Refractory metal refers to metals with a certain reserve and a melting point that is higher than 1650 ℃. Refractory metals include tungsten, tantalum, molybdenum, niobium, hafnium, chromium, vanadium, zirconium, and titanium. Rhenium also has a high melting point, but its reserves are too small, and most of it is used in high-temperature alloy parts for jet engines. In this article, we will take a look at what refractory metals are commonly used in vacuum systems.
Tungsten is the commonly used refractory metal with the highest melting point. Tungsten is not only hard but also chemically stable. Tungsten’s hardness and high melting point make it difficult to process, however, the welding of flake or filamentous tungsten is easy, so tungsten is often used for electron emission filament, the cathode of the X-ray tube, spring element, high-temperature thermocouple, steaming plate of the furnace and welding electrode, etc. in vacuum system.
Tantalum is a lightweight but high-strength refractory metal, it’s melting point temperature is 2996 ℃. Chemically, tantalum has excellent corrosion resistance and does not react to water, chromic acid, nitric acid, sulfuric acid, and hydrochloric acid under cold and hot conditions.
However, it is soluble in hydrofluoric acid, fluoride solution, and oxalic acid. Meanwhile, it can combine with hydrogen to form the hydride, which damages metal properties and causes brittleness. Tantalum can absorb most of the residual gases except the inert gases in the vacuum system.
In vacuum applications, tantalum is also a good electron emitter (between molybdenum and tungsten) and is often used in HCD ion plating equipment to make hollow hot-cathode guns to generate electron beams.
Besides that, tantalum can be used as the getter, tantalum crucible, and evaporator under high vacuum and high temperature.
Molybdenum is a refractory metal with high hardness, no magnetism, and stable chemical properties. Molybdenum is oxidized at high temperatures, while it is stable in air or water at normal or low temperatures.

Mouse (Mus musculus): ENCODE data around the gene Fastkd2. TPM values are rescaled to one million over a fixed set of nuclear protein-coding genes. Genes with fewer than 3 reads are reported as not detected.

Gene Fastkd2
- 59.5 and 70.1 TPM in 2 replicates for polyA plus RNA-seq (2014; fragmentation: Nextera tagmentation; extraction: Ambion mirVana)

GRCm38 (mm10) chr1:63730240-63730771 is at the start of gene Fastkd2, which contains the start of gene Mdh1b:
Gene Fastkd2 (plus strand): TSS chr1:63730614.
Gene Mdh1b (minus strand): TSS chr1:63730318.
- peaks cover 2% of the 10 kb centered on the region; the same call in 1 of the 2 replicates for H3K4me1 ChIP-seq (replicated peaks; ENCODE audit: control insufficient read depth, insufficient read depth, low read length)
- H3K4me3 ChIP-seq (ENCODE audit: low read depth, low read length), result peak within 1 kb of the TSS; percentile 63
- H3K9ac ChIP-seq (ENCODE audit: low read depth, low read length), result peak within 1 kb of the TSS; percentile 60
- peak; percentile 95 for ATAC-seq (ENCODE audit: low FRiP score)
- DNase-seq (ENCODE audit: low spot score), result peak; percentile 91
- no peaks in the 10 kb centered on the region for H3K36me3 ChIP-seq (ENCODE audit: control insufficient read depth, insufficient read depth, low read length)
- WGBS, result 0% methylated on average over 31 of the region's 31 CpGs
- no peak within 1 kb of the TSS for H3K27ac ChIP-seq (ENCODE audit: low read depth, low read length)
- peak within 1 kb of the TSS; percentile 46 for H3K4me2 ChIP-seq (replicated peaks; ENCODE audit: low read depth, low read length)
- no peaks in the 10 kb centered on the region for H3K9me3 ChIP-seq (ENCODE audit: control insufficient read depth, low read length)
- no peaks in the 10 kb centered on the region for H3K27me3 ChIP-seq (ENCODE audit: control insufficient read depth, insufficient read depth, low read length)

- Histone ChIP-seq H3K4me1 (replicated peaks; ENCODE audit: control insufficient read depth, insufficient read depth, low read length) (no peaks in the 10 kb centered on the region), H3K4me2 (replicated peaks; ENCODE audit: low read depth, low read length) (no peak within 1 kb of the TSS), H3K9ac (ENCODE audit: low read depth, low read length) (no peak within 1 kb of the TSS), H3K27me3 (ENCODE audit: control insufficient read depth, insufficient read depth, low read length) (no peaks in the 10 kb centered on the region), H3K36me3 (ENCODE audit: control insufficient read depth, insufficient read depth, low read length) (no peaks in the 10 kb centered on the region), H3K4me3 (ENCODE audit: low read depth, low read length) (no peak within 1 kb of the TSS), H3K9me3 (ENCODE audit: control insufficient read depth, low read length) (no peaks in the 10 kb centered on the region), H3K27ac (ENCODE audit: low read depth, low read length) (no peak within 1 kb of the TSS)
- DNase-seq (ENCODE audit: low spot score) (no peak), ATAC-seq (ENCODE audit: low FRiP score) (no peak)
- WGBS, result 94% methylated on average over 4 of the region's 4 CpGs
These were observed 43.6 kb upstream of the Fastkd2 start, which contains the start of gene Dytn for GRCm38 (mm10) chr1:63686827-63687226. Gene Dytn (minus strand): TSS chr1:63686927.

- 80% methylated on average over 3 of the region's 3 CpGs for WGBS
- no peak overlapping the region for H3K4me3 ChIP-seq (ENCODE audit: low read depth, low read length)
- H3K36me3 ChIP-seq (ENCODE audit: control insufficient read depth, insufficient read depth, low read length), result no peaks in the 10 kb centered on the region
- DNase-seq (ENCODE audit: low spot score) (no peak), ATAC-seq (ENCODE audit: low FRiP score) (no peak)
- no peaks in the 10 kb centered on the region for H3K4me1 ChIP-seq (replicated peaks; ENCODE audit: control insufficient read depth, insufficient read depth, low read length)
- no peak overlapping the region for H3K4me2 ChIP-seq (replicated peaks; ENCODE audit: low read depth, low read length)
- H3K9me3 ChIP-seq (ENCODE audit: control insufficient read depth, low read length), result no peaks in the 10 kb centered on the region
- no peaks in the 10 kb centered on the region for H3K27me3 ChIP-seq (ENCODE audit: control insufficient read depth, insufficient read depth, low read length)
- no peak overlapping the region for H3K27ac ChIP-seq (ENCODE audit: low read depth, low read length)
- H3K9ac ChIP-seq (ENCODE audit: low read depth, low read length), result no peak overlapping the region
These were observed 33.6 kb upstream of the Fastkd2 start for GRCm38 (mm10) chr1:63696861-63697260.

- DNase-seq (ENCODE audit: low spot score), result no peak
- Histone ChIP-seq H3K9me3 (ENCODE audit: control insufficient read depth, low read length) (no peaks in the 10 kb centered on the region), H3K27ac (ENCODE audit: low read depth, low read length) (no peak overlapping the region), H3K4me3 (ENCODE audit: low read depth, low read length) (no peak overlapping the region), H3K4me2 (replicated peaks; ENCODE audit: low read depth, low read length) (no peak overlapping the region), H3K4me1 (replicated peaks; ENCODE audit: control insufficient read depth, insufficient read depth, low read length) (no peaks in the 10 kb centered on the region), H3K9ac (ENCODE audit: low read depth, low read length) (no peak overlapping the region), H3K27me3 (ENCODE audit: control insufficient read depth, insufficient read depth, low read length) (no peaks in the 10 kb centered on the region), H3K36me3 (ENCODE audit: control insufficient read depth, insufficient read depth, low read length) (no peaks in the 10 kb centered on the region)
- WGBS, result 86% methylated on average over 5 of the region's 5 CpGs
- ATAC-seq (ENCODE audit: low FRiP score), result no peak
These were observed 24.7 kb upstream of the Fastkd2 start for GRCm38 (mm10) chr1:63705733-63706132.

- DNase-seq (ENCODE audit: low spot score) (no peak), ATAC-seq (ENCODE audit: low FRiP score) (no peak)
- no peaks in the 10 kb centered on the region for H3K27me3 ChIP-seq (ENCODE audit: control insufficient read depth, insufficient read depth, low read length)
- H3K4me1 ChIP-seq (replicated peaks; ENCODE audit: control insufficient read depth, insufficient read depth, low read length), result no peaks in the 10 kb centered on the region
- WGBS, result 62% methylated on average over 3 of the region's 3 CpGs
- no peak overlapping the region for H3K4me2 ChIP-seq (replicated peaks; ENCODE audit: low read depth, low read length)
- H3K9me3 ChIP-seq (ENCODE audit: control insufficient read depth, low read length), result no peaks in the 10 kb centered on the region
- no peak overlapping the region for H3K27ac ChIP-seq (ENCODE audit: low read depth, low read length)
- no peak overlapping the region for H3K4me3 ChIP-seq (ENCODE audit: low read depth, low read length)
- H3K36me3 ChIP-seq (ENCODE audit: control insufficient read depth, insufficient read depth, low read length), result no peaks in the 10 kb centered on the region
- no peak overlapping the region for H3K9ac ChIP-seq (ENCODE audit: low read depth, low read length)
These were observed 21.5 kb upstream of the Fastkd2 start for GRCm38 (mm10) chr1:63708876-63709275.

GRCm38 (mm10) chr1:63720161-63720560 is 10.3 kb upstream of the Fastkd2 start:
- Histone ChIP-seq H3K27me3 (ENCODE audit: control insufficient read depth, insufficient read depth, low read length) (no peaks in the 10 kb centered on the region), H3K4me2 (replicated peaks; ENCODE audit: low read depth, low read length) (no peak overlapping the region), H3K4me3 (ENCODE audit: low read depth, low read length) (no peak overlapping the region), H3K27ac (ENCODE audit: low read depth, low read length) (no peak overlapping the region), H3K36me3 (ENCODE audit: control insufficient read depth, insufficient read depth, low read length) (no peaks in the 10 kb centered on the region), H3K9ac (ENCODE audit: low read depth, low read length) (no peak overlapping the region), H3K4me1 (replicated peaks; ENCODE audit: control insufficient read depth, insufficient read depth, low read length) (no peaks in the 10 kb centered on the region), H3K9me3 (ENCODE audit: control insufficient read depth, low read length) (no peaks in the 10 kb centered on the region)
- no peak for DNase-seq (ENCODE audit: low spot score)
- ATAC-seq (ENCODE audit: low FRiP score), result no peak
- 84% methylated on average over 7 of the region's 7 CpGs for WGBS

In vacuum application, molybdenum will use heat treatment or add niobium to improve tensile strength. Molybdenum is commonly used in the form of rods, cylinders, bolts, nuts, and heating coils, and it can also be used as the sealing of glass and metal, the evaporating dish in the vacuum electric furnace, and the electrode of various vacuum devices.
Niobium is a refractory metal with large strength and small specific gravity. The properties of niobium are similar to those of tantalum; however, it has a low melting point and a higher vapor pressure than tantalum, so it is rarely used as a thermoelectric emitter. Because of its strong affinity, niobium can be used as an inhaler, especially a high-temperature getter.
In a vacuum system, niobium can also be used as a structural material, as well as for electric welding or electron beam welding. It is added as an additive to some stainless steel to prevent intergranular corrosion caused by carbon. Moreover, niobium and other refractory metals can be seen in the electric body and heat shield of the heating device in the vacuum equipment.
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